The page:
NEW YORK ( TheStreet) -- There are two types of people who tow their boats and campers:1. Those who use a regular car -- Nissan Altima, Toyota Camry or equivalent. 2. Those who use a Ford F-350 Super Duty pickup truck or equivalent. The same thing applies for those who need to set up a portable WiFi hotspot. There are two ways of doing this. If you are the kind of person who tow your boat with a regular car, you will perform this task using your regular smartphone. Whether your smartphone is based on Apple ( AAPL), Google ( GOOG), Microsoft ( MSFT) or Research in Motion's ( RIMM) BlackBerry, they all serve as a WiFi hotspot -- just like a regular car can be equipped with a tow hook. However, if you are the kind of person who uses a Ford F-350 Super Duty truck, instead of a regular car, to tow your boat, then you are also likely the same kind of person who sets up your portable WiFi hotspot using a Novatel Wireless MiFi. Towing your boat with a Honda Civic is technically possible, but it will tax the little car to exhaustion. Same thing with portable WiFi. If you are going to do serious work, and you don't want to be plugged into a wall outlet -- perhaps because no such outlet is easily available at that point -- then you want to use a dedicated hotspot machine from Novatel Wireless or equivalent. You are now ready for professional-grade, heavy-duty, WiFi hotspot performance! The latest such WiFi hotspot device is the Novatel Liberate MiFi offered on AT&T ( T). It breaks with previous industrial design radically. Previously, a portable WiFi hotspot was an unassuming brick. Initially, in 2009 it had no display, but in subsequent generations exhibiting increasingly informative displays. This latest version looks just like the Apple Magic Trackpad, but smaller. The cylindrical "stand" contains the equally cylindrical battery, and on the ends of this cylinder you will find the MicroUSB charger and on/off button. The design is brilliant and beautiful.
The preferable way to change the MiFi settings, such as the WiFi network name and password, among every setting imaginable, is on a PC's Web page -- as with any other portable WiFi hotspot. In this regard, the device's touch display doesn't really add any value. Here is what the device should have had instead of a terrible touch response to the display: Either apps for the popular smartphones, or a Web page that's optimized for a smartphone browser. Companies such as Apple and Netgear offer this for their WiFi router products. I am not going to change the settings on this crummy touch-display anyway, so that means that it will get done on the PC, as with any other WiFi hotspot. It would have been nice if Novatel Wireless had moved the ball forward and simply made it work on any smartphone -- or for that matter tablet -- in an optimized (finger-friendly) manner, as opposed to a PC screen optimized for a mouse/trackpad pointer. Furthermore, one has to wonder about the effort put into the visible operating system of this MiFi. We now live in an age where (1) Android is free, and (2) Samsung has just launched its first Android-based camera. Why can't this MiFi simply run on off-the-shelf available Android? An Android-based MiFi doesn't need to be anything fancy. Android 1.5 in 2008 was already miles ahead of the OS on this MiFi. Today, Android 2.3 would do, let alone 4.0, 4.1 or 4.2. It would also probably be cheaper, given that Novatel Wireless wouldn't have to reinvent the wheel. More importantly, it would probably also be a more stable product. Even more importantly, there would probably also be an off-the-shelf touchscreen available with acceptable touch response. Here is what we have established thus far: The Novatel Wireless Liberate MiFi for AT&T is a great product in terms of the basic physics -- form factor and capabilities -- except for the horrific touch response and mediocre OS. The good news here is that once you have set up the device -- on the PC -- you really don't have to do anything more than turn it on and off, so the negative aspects don't impact you very much.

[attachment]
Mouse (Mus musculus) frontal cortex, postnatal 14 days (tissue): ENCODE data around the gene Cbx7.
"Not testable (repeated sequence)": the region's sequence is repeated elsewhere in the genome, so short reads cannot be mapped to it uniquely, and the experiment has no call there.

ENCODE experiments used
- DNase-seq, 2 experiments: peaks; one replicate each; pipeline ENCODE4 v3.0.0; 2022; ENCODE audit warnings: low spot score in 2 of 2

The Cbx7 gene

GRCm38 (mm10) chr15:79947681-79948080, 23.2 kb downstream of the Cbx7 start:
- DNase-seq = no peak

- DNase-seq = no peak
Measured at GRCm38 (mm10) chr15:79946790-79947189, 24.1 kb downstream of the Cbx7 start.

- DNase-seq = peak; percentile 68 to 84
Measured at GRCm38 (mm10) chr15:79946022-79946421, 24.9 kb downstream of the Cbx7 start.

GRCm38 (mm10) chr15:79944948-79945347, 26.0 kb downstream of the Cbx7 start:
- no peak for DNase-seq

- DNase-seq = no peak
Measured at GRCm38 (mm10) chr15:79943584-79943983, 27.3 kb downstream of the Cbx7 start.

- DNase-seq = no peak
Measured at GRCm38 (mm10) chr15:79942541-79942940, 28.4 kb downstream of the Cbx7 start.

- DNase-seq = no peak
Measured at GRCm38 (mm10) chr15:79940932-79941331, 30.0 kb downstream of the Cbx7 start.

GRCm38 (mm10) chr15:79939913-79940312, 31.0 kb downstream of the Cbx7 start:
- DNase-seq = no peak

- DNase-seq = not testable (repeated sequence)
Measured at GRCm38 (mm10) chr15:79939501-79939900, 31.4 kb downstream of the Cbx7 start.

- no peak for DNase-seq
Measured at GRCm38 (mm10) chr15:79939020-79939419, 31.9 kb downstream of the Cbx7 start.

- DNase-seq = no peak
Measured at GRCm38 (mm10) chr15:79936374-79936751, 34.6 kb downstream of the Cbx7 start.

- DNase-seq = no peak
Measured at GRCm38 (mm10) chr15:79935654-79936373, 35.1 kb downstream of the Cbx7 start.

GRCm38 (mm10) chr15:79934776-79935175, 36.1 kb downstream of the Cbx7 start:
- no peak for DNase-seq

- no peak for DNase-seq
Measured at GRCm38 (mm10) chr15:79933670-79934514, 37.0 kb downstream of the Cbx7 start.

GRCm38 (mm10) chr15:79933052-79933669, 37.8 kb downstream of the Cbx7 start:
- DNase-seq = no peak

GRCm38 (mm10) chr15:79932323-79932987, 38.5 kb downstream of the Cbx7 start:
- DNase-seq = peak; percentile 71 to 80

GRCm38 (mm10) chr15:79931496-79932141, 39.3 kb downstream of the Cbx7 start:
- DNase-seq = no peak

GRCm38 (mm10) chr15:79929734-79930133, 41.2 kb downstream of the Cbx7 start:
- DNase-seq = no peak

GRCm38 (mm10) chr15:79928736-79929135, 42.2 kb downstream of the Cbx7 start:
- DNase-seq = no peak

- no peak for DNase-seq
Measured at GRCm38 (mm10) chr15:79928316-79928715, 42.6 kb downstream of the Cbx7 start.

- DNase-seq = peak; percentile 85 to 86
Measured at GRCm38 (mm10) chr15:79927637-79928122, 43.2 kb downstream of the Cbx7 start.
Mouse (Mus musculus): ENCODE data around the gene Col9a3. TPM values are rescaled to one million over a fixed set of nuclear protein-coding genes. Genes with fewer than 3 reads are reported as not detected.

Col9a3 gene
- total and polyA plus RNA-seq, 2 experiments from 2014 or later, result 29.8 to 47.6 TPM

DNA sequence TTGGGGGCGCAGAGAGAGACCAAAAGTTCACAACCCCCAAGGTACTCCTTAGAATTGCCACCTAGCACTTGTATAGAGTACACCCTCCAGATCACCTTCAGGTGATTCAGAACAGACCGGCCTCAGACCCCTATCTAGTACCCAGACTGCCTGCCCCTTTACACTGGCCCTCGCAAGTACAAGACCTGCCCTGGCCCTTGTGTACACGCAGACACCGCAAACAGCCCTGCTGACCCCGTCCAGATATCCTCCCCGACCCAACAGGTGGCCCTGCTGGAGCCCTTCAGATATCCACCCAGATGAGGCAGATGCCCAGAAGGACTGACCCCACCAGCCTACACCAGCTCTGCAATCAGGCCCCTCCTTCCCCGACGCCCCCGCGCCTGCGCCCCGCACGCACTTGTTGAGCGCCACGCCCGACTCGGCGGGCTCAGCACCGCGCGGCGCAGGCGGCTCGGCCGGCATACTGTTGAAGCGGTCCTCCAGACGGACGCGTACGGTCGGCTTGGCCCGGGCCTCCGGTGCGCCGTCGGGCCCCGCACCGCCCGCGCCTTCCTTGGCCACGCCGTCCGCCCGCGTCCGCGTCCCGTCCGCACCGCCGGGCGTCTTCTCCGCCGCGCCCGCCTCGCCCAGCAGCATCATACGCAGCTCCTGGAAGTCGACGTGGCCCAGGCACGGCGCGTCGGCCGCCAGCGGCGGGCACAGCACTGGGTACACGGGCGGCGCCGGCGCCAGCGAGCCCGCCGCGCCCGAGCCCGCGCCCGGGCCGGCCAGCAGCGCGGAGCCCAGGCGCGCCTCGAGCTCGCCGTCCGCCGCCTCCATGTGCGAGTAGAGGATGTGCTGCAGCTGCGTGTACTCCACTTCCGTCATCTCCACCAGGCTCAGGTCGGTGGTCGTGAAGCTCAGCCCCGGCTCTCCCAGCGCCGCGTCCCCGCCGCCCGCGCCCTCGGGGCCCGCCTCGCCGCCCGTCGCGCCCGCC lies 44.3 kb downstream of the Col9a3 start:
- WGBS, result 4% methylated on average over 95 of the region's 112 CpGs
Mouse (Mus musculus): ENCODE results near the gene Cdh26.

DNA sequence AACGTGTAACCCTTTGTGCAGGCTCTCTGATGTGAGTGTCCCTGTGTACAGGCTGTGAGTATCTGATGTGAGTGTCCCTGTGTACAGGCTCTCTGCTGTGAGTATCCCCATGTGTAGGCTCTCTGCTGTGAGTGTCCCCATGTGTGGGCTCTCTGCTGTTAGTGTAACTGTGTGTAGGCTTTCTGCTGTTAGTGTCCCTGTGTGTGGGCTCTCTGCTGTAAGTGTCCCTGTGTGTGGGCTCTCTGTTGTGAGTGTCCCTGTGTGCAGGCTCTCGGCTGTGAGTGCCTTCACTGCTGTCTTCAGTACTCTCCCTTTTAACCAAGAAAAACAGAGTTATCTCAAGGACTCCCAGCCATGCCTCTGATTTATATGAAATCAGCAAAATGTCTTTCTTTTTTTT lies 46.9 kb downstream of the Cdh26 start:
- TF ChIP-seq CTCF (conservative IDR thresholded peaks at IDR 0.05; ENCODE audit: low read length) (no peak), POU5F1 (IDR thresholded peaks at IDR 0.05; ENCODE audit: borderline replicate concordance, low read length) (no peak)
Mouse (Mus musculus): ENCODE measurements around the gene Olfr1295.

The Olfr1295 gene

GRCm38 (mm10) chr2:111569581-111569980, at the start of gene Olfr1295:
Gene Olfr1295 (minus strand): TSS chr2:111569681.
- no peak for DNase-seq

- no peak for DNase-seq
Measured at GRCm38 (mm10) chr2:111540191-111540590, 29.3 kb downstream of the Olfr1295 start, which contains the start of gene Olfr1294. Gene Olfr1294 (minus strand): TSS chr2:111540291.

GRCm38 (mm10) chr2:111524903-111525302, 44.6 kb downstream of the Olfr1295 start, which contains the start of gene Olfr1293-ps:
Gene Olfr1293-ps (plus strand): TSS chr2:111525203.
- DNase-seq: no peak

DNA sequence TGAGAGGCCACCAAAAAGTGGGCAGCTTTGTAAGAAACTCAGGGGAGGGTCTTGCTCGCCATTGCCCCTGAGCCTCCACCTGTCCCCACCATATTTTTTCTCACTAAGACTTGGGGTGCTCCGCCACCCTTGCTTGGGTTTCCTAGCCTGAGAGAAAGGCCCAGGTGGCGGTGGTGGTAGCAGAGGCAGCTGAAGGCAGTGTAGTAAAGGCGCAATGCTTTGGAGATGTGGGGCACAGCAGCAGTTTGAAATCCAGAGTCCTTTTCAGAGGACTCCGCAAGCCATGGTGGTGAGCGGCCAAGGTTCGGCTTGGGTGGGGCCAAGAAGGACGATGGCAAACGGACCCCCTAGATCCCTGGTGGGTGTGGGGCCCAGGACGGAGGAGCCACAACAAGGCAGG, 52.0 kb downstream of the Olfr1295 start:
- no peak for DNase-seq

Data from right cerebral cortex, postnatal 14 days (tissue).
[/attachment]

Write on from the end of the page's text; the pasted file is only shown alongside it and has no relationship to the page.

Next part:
The answer is undramatic, which is good. I averaged 10 to 15 meg downstream, and 2 to 7 meg upstream, which is consistent with almost all LTE devices on both AT&T and Verizon ( VZ) that I have been testing recently. One year ago, when there were far fewer LTE devices -- the pre-iPad 3 and pre-iPhone 5 days -- the speeds were faster, but they remain excellent. An average ping (latency) runs around 40ms, again typical for this LTE class. One final aspect: battery life. I found it to be excellent, equalling the best portable WiFi hotspots in the market. In other words, this truck can actually tow like a truck. In the end, that is what matters the most. You get this device so you can work for most of the day without taxing your smartphone's battery. Mission accomplished.